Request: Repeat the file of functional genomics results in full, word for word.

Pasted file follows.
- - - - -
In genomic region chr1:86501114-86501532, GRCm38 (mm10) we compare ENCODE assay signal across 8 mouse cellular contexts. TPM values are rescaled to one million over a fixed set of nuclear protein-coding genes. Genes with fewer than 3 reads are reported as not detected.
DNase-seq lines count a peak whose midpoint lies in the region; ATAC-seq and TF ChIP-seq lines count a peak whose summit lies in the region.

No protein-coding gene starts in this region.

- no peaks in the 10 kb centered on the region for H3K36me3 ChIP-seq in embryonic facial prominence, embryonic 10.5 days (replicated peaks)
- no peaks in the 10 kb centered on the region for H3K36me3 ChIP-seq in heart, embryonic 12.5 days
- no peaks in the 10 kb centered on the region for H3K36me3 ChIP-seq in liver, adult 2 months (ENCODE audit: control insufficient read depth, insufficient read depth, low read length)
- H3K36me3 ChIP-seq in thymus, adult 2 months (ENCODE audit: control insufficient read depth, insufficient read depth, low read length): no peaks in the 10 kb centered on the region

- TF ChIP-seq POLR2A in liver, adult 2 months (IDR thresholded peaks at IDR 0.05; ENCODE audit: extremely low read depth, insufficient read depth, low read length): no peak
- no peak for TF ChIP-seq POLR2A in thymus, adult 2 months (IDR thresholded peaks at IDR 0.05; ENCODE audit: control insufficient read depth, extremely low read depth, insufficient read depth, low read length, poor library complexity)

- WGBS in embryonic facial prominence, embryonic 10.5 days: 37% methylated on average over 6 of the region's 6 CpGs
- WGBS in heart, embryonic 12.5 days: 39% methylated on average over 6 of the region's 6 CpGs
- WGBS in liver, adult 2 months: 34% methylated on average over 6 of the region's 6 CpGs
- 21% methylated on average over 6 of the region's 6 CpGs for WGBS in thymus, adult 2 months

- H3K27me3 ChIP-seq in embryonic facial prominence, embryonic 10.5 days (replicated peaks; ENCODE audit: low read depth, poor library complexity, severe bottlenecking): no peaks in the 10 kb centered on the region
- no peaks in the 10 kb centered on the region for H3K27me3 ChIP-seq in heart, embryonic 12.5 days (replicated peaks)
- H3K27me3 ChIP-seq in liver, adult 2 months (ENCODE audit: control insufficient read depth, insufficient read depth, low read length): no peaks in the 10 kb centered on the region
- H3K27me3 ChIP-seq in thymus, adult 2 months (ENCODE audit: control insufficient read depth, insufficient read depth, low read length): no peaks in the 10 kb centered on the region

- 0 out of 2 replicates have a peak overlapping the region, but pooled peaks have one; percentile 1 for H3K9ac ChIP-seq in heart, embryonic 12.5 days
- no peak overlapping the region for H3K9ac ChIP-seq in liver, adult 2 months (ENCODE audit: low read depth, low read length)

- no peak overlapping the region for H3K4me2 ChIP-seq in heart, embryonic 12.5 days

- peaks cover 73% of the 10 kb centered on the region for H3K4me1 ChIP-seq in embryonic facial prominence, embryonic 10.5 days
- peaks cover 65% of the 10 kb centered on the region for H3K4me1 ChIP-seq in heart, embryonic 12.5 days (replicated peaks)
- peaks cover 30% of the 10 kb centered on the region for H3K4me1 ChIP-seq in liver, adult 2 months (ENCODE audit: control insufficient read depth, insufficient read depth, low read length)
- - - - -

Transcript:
In genomic region chr1:86501114-86501532, GRCm38 (mm10) we compare ENCODE assay signal across 8 mouse cellular contexts. TPM values are rescaled to one million over a fixed set of nuclear protein-coding genes. Genes with fewer than 3 reads are reported as not detected.
DNase-seq lines count a peak whose midpoint lies in the region; ATAC-seq and TF ChIP-seq lines count a peak whose summit lies in the region.

No protein-coding gene starts in this region.

- no peaks in the 10 kb centered on the region for H3K36me3 ChIP-seq in embryonic facial prominence, embryonic 10.5 days (replicated peaks)
- no peaks in the 10 kb centered on the region for H3K36me3 ChIP-seq in heart, embryonic 12.5 days
- no peaks in the 10 kb centered on the region for H3K36me3 ChIP-seq in liver, adult 2 months (ENCODE audit: control insufficient read depth, insufficient read depth, low read length)
- H3K36me3 ChIP-seq in thymus, adult 2 months (ENCODE audit: control insufficient read depth, insufficient read depth, low read length): no peaks in the 10 kb centered on the region

- TF ChIP-seq POLR2A in liver, adult 2 months (IDR thresholded peaks at IDR 0.05; ENCODE audit: extremely low read depth, insufficient read depth, low read length): no peak
- no peak for TF ChIP-seq POLR2A in thymus, adult 2 months (IDR thresholded peaks at IDR 0.05; ENCODE audit: control insufficient read depth, extremely low read depth, insufficient read depth, low read length, poor library complexity)

- WGBS in embryonic facial prominence, embryonic 10.5 days: 37% methylated on average over 6 of the region's 6 CpGs
- WGBS in heart, embryonic 12.5 days: 39% methylated on average over 6 of the region's 6 CpGs
- WGBS in liver, adult 2 months: 34% methylated on average over 6 of the region's 6 CpGs
- 21% methylated on average over 6 of the region's 6 CpGs for WGBS in thymus, adult 2 months

- H3K27me3 ChIP-seq in embryonic facial prominence, embryonic 10.5 days (replicated peaks; ENCODE audit: low read depth, poor library complexity, severe bottlenecking): no peaks in the 10 kb centered on the region
- no peaks in the 10 kb centered on the region for H3K27me3 ChIP-seq in heart, embryonic 12.5 days (replicated peaks)
- H3K27me3 ChIP-seq in liver, adult 2 months (ENCODE audit: control insufficient read depth, insufficient read depth, low read length): no peaks in the 10 kb centered on the region
- H3K27me3 ChIP-seq in thymus, adult 2 months (ENCODE audit: control insufficient read depth, insufficient read depth, low read length): no peaks in the 10 kb centered on the region

- 0 out of 2 replicates have a peak overlapping the region, but pooled peaks have one; percentile 1 for H3K9ac ChIP-seq in heart, embryonic 12.5 days
- no peak overlapping the region for H3K9ac ChIP-seq in liver, adult 2 months (ENCODE audit: low read depth, low read length)

- no peak overlapping the region for H3K4me2 ChIP-seq in heart, embryonic 12.5 days

- peaks cover 73% of the 10 kb centered on the region for H3K4me1 ChIP-seq in embryonic facial prominence, embryonic 10.5 days
- peaks cover 65% of the 10 kb centered on the region for H3K4me1 ChIP-seq in heart, embryonic 12.5 days (replicated peaks)
- peaks cover 30% of the 10 kb centered on the region for H3K4me1 ChIP-seq in liver, adult 2 months (ENCODE audit: control insufficient read depth, insufficient read depth, low read length)